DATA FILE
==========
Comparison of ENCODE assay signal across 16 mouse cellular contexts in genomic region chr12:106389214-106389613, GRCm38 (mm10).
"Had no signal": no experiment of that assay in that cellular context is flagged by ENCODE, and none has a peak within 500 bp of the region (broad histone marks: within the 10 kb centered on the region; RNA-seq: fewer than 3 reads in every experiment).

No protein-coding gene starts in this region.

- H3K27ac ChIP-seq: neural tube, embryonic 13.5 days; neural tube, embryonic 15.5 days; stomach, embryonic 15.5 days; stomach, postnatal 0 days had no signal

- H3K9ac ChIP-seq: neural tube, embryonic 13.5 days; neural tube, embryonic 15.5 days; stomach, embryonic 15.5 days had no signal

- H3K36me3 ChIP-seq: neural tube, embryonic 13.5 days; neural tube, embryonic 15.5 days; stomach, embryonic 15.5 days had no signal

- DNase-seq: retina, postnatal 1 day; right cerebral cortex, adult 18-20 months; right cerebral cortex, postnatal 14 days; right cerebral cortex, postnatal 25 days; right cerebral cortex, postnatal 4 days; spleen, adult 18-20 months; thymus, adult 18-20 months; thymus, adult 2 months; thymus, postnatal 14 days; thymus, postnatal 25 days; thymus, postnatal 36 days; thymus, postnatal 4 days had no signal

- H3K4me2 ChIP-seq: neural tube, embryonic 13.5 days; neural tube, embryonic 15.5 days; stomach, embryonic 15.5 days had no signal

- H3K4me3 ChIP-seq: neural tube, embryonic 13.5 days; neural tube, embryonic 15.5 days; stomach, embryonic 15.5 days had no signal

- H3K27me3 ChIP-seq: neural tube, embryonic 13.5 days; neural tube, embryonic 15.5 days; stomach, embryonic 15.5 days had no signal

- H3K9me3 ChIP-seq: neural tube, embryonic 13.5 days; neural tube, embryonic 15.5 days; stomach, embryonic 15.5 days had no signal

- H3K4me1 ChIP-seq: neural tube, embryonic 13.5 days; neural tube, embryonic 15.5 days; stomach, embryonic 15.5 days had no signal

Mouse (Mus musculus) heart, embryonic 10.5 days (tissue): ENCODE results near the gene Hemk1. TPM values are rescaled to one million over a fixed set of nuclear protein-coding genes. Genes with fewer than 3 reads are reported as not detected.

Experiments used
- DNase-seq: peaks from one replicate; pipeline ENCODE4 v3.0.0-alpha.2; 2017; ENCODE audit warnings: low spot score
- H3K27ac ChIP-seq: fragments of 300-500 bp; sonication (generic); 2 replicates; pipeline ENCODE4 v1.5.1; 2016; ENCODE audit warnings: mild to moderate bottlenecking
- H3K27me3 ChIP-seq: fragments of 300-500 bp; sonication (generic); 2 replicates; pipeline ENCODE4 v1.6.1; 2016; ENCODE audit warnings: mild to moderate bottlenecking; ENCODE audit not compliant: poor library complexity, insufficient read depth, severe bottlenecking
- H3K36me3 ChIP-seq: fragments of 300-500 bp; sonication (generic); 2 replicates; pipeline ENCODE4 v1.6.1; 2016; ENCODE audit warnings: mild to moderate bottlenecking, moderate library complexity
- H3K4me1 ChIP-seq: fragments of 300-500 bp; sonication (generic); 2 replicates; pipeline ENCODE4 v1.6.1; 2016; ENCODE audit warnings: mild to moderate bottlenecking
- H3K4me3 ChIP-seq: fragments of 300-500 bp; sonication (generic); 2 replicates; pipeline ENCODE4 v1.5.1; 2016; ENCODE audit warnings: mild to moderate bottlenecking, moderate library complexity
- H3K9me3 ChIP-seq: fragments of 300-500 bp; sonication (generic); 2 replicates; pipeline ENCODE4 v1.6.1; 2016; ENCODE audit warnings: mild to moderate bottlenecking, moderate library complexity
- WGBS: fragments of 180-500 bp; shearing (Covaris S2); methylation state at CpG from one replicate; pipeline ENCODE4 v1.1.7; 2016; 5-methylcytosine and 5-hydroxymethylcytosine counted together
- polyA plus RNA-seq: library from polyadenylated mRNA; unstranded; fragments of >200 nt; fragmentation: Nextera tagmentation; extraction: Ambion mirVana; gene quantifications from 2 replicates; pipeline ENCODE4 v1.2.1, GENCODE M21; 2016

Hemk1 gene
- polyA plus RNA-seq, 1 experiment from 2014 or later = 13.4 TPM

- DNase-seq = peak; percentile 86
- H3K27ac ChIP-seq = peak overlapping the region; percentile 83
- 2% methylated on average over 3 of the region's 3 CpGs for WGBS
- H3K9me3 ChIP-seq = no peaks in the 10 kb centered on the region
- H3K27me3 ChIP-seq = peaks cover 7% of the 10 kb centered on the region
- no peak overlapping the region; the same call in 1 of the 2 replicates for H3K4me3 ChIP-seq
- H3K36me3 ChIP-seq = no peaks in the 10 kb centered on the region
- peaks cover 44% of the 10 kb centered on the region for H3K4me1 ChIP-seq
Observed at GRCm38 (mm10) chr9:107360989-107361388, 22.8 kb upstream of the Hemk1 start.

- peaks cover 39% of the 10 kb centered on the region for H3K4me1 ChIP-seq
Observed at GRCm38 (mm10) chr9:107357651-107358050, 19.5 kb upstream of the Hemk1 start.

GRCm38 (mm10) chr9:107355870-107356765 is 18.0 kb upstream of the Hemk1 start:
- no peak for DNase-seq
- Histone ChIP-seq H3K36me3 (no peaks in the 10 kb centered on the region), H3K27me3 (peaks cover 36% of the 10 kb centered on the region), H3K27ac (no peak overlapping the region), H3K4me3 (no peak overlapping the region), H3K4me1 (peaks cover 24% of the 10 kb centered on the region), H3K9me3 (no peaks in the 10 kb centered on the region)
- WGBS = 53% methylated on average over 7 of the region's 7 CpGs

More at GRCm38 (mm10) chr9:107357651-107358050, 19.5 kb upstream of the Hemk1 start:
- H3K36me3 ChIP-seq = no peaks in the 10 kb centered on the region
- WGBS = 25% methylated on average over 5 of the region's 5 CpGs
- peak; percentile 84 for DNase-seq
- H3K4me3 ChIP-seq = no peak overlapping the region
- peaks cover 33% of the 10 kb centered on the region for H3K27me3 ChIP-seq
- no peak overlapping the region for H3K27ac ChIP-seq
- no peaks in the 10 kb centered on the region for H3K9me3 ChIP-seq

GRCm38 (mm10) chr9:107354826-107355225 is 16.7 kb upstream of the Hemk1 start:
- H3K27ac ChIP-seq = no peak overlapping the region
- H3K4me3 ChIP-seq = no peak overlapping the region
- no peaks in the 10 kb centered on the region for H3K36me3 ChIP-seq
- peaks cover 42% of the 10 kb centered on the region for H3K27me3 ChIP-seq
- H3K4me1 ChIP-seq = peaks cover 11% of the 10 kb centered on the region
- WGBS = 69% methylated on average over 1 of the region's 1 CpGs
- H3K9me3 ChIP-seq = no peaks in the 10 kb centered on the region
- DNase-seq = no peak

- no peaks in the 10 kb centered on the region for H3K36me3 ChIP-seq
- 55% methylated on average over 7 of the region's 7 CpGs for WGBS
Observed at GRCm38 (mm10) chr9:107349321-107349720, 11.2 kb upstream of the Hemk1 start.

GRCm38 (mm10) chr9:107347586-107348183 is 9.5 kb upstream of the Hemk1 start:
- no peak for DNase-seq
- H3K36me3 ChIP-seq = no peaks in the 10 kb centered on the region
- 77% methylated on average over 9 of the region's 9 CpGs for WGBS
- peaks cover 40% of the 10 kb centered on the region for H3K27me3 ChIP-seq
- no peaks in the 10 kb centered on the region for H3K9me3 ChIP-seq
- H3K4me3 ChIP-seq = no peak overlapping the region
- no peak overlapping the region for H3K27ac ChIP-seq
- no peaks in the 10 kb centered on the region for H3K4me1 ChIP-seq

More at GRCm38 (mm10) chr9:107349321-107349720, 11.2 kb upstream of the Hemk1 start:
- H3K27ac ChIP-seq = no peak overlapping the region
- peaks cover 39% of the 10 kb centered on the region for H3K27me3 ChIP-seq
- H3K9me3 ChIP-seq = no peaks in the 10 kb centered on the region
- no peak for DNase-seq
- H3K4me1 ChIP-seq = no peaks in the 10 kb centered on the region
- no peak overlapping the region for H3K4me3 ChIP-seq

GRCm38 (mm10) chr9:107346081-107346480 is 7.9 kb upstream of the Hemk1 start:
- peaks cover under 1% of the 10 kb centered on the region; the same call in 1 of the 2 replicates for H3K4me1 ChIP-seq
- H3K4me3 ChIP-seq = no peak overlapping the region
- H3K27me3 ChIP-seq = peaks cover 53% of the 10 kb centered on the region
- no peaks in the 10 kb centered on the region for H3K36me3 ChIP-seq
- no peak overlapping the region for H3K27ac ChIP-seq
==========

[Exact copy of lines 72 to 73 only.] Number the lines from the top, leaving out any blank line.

- peaks cover 39% of the 10 kb centered on the region for H3K27me3 ChIP-seq
- H3K9me3 ChIP-seq = no peaks in the 10 kb centered on the region